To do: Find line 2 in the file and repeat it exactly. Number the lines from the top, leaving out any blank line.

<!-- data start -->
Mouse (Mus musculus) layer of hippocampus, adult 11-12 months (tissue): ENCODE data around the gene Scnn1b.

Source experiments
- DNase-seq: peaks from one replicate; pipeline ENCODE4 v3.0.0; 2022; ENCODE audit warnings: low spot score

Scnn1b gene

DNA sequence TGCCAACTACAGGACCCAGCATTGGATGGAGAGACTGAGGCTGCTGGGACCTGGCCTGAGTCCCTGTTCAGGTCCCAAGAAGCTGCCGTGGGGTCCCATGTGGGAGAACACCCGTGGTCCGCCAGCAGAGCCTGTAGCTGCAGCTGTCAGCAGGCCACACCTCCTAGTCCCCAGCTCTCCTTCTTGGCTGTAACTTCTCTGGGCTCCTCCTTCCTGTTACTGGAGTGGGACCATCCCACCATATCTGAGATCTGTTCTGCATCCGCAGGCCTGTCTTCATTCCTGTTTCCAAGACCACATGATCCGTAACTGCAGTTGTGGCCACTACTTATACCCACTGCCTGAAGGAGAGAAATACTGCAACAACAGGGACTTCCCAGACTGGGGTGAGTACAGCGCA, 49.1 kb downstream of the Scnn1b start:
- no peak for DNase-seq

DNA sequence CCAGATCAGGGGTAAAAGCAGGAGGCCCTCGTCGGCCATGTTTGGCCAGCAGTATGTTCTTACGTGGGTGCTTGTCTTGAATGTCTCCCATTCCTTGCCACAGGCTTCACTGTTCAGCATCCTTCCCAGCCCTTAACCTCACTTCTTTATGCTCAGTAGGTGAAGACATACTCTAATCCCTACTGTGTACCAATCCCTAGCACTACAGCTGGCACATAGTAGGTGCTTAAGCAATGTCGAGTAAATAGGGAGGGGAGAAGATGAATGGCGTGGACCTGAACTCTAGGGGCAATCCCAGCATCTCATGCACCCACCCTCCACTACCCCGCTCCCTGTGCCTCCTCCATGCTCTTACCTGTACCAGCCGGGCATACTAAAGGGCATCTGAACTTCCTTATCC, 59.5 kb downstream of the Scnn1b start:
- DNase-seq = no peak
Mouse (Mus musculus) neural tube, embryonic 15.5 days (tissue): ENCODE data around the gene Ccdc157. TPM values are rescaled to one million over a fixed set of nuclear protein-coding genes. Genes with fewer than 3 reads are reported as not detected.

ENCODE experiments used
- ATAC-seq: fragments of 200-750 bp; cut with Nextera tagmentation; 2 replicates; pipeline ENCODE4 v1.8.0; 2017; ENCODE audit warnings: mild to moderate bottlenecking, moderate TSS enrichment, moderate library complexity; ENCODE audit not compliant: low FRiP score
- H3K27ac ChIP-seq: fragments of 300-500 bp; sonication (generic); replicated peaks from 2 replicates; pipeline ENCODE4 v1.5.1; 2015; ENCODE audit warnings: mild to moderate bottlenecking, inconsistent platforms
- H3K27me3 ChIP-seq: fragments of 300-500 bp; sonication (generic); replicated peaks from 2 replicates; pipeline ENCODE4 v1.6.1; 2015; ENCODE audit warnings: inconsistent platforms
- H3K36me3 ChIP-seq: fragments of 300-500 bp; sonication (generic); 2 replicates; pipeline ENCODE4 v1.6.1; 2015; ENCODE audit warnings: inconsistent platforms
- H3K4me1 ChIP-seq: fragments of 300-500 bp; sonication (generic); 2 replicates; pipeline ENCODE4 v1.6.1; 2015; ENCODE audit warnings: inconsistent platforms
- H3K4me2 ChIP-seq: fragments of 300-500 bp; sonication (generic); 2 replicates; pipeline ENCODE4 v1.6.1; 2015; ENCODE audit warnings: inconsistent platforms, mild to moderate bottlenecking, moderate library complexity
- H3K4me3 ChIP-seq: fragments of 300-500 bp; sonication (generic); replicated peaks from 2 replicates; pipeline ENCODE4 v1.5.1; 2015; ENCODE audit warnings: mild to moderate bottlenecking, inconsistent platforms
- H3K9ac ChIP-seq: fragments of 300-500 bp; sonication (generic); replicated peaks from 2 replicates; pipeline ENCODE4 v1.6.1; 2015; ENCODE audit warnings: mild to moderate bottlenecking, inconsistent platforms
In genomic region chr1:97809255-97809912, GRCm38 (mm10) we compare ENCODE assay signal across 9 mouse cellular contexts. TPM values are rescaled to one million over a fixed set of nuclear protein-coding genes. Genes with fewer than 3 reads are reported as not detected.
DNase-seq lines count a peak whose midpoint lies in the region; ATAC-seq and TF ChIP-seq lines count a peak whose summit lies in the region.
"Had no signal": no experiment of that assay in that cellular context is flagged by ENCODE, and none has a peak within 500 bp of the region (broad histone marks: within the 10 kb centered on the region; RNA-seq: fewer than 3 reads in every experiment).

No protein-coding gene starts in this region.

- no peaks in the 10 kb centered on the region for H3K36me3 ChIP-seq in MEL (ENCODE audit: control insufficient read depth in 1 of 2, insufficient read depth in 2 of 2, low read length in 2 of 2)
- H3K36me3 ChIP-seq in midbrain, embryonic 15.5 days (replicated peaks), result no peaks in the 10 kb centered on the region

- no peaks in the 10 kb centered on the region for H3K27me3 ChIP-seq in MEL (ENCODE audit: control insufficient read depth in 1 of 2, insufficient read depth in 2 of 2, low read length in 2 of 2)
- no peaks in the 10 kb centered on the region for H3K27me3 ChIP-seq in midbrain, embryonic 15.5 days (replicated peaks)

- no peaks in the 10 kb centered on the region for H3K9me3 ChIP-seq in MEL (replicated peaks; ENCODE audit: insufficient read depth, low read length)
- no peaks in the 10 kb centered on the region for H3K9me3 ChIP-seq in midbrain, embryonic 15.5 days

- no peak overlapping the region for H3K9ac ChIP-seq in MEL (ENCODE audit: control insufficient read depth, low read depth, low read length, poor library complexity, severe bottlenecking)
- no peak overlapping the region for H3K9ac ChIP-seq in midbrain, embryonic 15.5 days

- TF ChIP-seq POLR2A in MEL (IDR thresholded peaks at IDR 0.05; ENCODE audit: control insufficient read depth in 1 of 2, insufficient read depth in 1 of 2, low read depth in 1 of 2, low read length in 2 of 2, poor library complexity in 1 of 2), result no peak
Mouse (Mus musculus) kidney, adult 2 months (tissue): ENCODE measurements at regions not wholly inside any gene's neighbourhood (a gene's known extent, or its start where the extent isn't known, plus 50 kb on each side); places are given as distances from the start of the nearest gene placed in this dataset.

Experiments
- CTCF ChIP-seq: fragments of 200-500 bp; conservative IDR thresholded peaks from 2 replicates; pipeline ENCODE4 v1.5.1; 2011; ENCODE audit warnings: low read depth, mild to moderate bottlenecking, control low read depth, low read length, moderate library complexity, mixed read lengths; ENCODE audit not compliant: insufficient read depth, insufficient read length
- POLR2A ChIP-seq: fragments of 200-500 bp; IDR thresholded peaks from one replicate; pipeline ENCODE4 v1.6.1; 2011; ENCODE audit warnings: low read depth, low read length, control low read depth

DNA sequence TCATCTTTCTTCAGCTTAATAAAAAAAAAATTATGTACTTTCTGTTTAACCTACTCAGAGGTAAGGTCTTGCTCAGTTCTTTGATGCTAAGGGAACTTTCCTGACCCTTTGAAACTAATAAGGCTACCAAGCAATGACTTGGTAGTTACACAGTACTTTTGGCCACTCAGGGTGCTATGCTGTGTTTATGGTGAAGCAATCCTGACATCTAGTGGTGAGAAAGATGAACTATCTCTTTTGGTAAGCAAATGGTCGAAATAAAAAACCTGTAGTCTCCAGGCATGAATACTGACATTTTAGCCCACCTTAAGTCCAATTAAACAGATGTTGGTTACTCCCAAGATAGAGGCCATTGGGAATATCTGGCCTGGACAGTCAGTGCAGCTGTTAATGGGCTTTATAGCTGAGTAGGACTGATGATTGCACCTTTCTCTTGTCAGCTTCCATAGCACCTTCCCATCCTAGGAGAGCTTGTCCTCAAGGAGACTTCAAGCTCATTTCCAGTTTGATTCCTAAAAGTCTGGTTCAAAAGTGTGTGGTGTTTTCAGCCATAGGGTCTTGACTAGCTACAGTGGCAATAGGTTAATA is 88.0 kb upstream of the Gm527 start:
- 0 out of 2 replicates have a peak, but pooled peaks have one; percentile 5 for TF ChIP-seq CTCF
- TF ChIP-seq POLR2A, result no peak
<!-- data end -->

Source experiments